As I mentioned before, I mainly use Carolina rigs as a numbers bait. So I'm not the authority on them but I'll share the experience I do have with you. Carolina rigs are a favorite among many of the guides on Lake Fork. They are great for covering water and don't require a lot of experience, making them a great choice for beginner anglers. In fact, fishermen with a lot of Texas rig experience tend to lose a lot of fish because they set the hook too fast. The Carolina rig takes some un-learning.
With a Texas rig, I like to drop the rod and set the hook as soon as possible. But with the Carolina rig, I believe I have more time. I reel in the slack as I point towards the fish, then I sweep the rod the opposite direction with force instead of speed. If I'm using a Texas rig, I tend to go straight up on the hook set. But with the Carolina rig, I usually set the hook more sideways than overhead.
I prefer a 1/2- to 3/4-ounce weight if the water depth is over 15 feet. I like to use what I call "cheater rigs". These have the weights and beads inside a wire. They are a little faster to rig, but that's not the main reason I like them. Sometimes, when you cast a typical Carolina rig, the weight can separate from the rest of the rig. Then you can have a 3-foot leader and the free sliding weight ends up being 15 feet away from the bait when it hits the water. With the cheater rigs, that can't happen. The weight can only be the length of the leader away from the hook. Another reason I like those rigs is that the bead doesn't hit the knot. Since it is inside the wire, it hits metal instead. So the bead won't weaken the line.
I like to use 20-pound test as my main line with a 15-pound leader. That way, if the hook gets hung, I don't usually lose the entire rig. If you use polymer knots, it makes a difference what order you tie the rig. If you tie the swivel to your main line first, then when you tie the leader to the other end of the swivel, you would have to run the entire rod and reel through the opening in the knot for a true polymer. To avoid that problem, I tie the leader line to the cheater rig (or swivel) first. Then I tie the rig (with the leader attached) to the main line. Next, I tie the hook to the leader. If I'm using a tiny bait like a finesse worm or French fry, I like to use a super sharp 1/0 hook. The smaller hook gives the bait better action than a bigger hook will.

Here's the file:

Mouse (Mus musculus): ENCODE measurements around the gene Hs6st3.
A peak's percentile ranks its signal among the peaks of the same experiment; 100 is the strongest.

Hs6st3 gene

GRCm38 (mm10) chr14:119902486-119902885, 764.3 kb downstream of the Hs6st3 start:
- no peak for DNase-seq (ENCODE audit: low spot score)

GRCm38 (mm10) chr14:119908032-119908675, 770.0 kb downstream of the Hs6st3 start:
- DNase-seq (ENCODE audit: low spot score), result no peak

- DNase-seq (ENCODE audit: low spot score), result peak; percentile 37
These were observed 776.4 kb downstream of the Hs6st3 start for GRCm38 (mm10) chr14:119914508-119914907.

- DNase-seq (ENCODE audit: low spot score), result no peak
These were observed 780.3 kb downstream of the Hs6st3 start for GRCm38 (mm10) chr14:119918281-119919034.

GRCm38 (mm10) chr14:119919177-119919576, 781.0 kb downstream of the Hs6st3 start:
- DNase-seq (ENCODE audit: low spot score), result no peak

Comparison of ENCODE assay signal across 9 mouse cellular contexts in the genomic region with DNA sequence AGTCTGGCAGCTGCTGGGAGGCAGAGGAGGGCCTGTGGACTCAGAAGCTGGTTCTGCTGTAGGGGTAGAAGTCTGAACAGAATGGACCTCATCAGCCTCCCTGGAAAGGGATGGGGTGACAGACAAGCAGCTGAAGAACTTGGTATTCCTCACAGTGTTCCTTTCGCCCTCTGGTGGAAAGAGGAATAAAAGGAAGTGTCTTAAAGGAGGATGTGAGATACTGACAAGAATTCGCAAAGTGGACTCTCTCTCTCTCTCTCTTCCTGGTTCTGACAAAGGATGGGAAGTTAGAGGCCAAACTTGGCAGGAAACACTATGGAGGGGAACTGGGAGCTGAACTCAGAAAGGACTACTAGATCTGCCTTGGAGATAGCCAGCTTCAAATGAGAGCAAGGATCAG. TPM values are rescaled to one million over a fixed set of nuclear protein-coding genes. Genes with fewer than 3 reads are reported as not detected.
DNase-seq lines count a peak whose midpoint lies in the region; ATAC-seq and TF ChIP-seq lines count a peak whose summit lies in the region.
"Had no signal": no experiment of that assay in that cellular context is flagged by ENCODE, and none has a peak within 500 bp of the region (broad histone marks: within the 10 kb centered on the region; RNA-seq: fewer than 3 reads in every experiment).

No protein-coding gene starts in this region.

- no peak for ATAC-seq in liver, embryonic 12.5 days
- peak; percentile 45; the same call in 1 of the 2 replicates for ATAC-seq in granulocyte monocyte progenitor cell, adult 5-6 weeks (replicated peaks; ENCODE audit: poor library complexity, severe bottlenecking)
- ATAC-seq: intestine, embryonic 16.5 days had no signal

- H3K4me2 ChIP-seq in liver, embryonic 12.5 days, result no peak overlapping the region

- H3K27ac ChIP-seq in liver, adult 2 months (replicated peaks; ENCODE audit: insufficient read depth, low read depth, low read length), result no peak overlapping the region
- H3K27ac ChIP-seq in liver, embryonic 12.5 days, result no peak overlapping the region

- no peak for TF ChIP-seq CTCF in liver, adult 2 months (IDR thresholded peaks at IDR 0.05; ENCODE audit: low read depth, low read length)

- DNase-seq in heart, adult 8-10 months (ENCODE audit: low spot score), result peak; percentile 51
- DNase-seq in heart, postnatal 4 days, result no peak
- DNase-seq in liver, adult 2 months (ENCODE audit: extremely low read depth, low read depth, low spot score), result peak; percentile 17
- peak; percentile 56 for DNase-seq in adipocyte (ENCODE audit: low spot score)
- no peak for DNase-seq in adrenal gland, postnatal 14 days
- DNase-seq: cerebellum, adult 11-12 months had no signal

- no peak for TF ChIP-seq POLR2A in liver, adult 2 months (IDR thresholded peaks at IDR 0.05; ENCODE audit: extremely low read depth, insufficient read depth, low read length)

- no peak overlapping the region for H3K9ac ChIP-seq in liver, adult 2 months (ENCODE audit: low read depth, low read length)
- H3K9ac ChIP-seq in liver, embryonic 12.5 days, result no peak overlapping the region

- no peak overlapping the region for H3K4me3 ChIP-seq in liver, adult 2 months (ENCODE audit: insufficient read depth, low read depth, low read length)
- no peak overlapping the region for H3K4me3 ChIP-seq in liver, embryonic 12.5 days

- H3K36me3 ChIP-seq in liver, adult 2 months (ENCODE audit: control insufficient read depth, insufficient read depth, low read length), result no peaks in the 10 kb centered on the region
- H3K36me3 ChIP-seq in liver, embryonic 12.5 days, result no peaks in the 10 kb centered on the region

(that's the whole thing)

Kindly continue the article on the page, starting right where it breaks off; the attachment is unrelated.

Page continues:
I like to keep the weight on the bottom as much as possible. If I don't find any cover, I normally work the bait relatively fast while keeping it near the bottom. When I feel it going over a tree, I try to let it drop straight down on the other side. When I catch fish, I work the area thoroughly and usually catch several other fish.
When I'm in water less than 10 feet, I occasionally fish a split shot rig. I'll attach a small bite-on weight a couple of feet from the bait. I normally use a finesse worm with this approach. I consider it a lightweight Carolina rig because it's the same principle. The split shot helps get the lightweight bait out, especially on a baitcast reel. It also helps the bait to fall without getting blown around too much by the wind. The stronger the wind, the heavier the split shot weight I'll use. Chances are, if I'm throwing this rig, the fishing is probably tough. But it will often catch fish when others fail.
In a nutshell, that's my experience with the Carolina rig. I hope it can help you with your Carolina rig fishing.